Hoel Pond is a 450-acre pond on the southern edge of the St. Regis Canoe Area. Its eastern shoreline is privately owned.

In 1970, there were 19 public tent platforms on Hoel Pond most of which had docks for motor boats.  A reader adds that some of the families that had tent platforms were the Morrisons, Coons, Clarks, Myatts, Carpenters, and Tates.

A camp called Tanglebirch on Hoel Pond is owned by the Murphy family, the children of Dr. John Murphy: the Rev. John R. Murphy, Ogdensburg; Patrick J. Murphy, New York City; Cathleen (Mrs. John) Loughrey, Fanwood, N.J.; and Mary Beth Murphy, Goshen.

Camps were built on Hoel Pond in the early 1900s. 1

Hoel Pond was known for a time as Minnewawa Pond.


A Summer Forest Camp in the Adirondacks

In the August Forest Camp of 1913 on Hoel Pond.
  Country Life in America, May, 1914, p, 127
Given by The New York State College of Forestry at Syracuse University.

The first Summer Camp of Instruction in Forestry to be given by any State in the Union

During August of each year The New York State College of Forestry at Syracuse. New York, holds a Camp of instruction in Forestry on Hoel Pond just north of Upper Saranac Lake in the Adirondacks. The Camp is designed especially for owners of estates and for other men interested in the forest and its animal life. The College of Forestry believes that it is carrying out the function of a State institution when it gives such men the right Forestry attitude. Young men who have decided to enter a Forest School will find this Camp something of a repetition. However, for young men who have not yet decided whether they want Forestry, it is believed that this Camp will be especially advantageous in helping them to decide.

The August Camp is in charge of W. A. MacDonald. a graduate Forester, who has had wide experience in the National Guard and in woods work. With him is detailed from the College for the entire month a Forester who will give practical instruction in land and timber measurement and mapping and in woodland protection and management. Especial attention will be paid to methods of cleaning and thinning timberland and such work as is possible in natural and artificial reproduction of the forest. A number of experts will be brought in for a week at a time to give instruction in closely related subjects. Dr. William L. Bray, a well known authority in Forest Botany, will give instruction in the development of the forest as a plant society as well as daily work in the identification of native trees and shrubs. Dr. M. W. Blackman, a Forest Entomologist, will lead the study of the animals and insects of the forest. The beneficial and harmful fungi of the forest will be studied under guidance of Dr. L. H. Pennington. An old guide and trapper of the Adirondacks and a trained Civil Engineer will come in for a time to give instruction in woodcraft and land measurements.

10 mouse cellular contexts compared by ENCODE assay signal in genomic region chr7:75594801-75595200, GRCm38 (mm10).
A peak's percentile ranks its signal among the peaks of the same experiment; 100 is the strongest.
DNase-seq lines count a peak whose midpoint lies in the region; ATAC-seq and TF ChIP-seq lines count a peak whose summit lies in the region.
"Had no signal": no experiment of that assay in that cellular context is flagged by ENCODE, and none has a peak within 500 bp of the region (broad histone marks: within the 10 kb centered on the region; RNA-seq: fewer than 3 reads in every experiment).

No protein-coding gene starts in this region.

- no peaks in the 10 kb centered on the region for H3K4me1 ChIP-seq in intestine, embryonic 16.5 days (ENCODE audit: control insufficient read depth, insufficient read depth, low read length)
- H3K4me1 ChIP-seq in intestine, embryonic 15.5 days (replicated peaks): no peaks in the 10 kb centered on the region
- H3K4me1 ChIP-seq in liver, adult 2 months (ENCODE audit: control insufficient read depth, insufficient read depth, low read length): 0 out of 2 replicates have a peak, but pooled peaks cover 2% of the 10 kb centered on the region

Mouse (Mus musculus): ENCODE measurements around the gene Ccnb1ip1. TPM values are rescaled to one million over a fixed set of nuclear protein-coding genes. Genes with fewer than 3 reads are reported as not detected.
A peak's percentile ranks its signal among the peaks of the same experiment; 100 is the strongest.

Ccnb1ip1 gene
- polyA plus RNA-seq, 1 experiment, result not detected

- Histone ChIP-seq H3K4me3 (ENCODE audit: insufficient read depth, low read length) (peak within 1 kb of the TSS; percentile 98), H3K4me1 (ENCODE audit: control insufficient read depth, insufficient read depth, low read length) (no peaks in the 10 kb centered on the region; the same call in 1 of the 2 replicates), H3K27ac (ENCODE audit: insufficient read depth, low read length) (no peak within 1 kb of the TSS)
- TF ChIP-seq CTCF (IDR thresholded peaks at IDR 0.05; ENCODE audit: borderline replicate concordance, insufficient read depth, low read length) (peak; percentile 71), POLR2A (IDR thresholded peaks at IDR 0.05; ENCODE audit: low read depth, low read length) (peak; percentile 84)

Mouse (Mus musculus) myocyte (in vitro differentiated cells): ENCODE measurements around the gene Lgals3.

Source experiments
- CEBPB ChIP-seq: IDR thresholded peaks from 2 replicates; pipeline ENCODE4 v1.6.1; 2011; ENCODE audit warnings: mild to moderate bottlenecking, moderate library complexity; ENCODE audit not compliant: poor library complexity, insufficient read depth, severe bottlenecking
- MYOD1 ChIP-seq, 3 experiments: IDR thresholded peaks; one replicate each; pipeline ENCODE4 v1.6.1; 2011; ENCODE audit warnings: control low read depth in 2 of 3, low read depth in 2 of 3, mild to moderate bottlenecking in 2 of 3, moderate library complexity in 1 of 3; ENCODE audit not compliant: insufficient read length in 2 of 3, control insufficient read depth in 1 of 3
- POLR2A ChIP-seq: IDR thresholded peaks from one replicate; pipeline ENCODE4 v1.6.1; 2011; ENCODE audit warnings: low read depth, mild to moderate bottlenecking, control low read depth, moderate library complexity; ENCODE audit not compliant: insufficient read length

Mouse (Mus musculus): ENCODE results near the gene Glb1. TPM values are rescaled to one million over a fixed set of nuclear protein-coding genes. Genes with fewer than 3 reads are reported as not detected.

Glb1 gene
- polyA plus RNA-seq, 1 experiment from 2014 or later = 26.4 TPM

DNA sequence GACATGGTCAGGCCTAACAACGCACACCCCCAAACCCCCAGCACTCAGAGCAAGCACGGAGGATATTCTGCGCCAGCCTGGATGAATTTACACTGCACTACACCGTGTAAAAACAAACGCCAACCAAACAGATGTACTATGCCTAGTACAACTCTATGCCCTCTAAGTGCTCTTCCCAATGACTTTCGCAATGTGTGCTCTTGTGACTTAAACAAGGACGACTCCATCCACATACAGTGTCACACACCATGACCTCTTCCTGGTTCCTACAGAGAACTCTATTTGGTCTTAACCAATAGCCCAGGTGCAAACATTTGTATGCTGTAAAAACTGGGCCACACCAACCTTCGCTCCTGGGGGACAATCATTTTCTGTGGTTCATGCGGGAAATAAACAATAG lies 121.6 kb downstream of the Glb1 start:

The Camp is a place for practical field instruction and not a Camp of recreation. However, work will close each day at four o'clock and the evening meal will come at seven so that there will be plenty of opportunity for fishing, boating and swimming. More than a half of each day will be given up to tramping in connection with the field instruction. The Camp is splendidly equipped with tents and all that goes to make a tent comfortable and there is a large audience tent for class work. A trained cook is in charge of the mess tent and good, substantial food will be served. The entire cost of the month of instruction including use of tent and equipment and board is $50.00. The Camp is unique in that it is under the direction of the State and it is being carried on as one phase of the general educational work of The New York State College of Forestry.

For information regarding this Summer Camp or professional courses in Forestry, or The State Ranger School in the Adirondacks apply to

Syracuse, New York.

Adirondack Daily Enterprise, August 26, 1952